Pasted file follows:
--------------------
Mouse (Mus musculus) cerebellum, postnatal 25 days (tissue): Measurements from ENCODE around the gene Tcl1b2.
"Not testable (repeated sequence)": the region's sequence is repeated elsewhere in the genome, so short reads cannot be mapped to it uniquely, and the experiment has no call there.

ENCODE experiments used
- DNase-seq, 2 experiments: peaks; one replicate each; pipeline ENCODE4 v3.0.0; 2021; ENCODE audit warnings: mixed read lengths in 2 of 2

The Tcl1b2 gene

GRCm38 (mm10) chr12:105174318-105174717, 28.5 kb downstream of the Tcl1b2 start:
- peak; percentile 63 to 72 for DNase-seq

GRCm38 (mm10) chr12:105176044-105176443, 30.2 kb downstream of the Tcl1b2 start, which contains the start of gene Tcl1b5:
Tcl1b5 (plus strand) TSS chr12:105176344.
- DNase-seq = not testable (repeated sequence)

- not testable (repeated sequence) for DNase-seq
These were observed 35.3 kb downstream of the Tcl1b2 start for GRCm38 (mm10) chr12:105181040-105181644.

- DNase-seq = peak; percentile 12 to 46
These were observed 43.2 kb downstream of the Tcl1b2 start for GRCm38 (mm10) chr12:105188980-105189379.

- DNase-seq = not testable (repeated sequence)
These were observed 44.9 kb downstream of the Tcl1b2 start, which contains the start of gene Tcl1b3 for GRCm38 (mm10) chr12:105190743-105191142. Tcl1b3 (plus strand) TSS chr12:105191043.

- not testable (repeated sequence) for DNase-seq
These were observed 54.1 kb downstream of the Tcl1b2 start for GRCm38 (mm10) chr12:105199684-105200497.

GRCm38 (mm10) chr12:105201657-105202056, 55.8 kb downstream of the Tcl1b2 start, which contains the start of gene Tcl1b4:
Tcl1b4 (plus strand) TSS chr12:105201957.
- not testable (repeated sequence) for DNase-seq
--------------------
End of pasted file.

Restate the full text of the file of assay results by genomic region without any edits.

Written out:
Mouse (Mus musculus) cerebellum, postnatal 25 days (tissue): Measurements from ENCODE around the gene Tcl1b2.
"Not testable (repeated sequence)": the region's sequence is repeated elsewhere in the genome, so short reads cannot be mapped to it uniquely, and the experiment has no call there.

ENCODE experiments used
- DNase-seq, 2 experiments: peaks; one replicate each; pipeline ENCODE4 v3.0.0; 2021; ENCODE audit warnings: mixed read lengths in 2 of 2

The Tcl1b2 gene

GRCm38 (mm10) chr12:105174318-105174717, 28.5 kb downstream of the Tcl1b2 start:
- peak; percentile 63 to 72 for DNase-seq

GRCm38 (mm10) chr12:105176044-105176443, 30.2 kb downstream of the Tcl1b2 start, which contains the start of gene Tcl1b5:
Tcl1b5 (plus strand) TSS chr12:105176344.
- DNase-seq = not testable (repeated sequence)

- not testable (repeated sequence) for DNase-seq
These were observed 35.3 kb downstream of the Tcl1b2 start for GRCm38 (mm10) chr12:105181040-105181644.

- DNase-seq = peak; percentile 12 to 46
These were observed 43.2 kb downstream of the Tcl1b2 start for GRCm38 (mm10) chr12:105188980-105189379.

- DNase-seq = not testable (repeated sequence)
These were observed 44.9 kb downstream of the Tcl1b2 start, which contains the start of gene Tcl1b3 for GRCm38 (mm10) chr12:105190743-105191142. Tcl1b3 (plus strand) TSS chr12:105191043.

- not testable (repeated sequence) for DNase-seq
These were observed 54.1 kb downstream of the Tcl1b2 start for GRCm38 (mm10) chr12:105199684-105200497.

GRCm38 (mm10) chr12:105201657-105202056, 55.8 kb downstream of the Tcl1b2 start, which contains the start of gene Tcl1b4:
Tcl1b4 (plus strand) TSS chr12:105201957.
- not testable (repeated sequence) for DNase-seq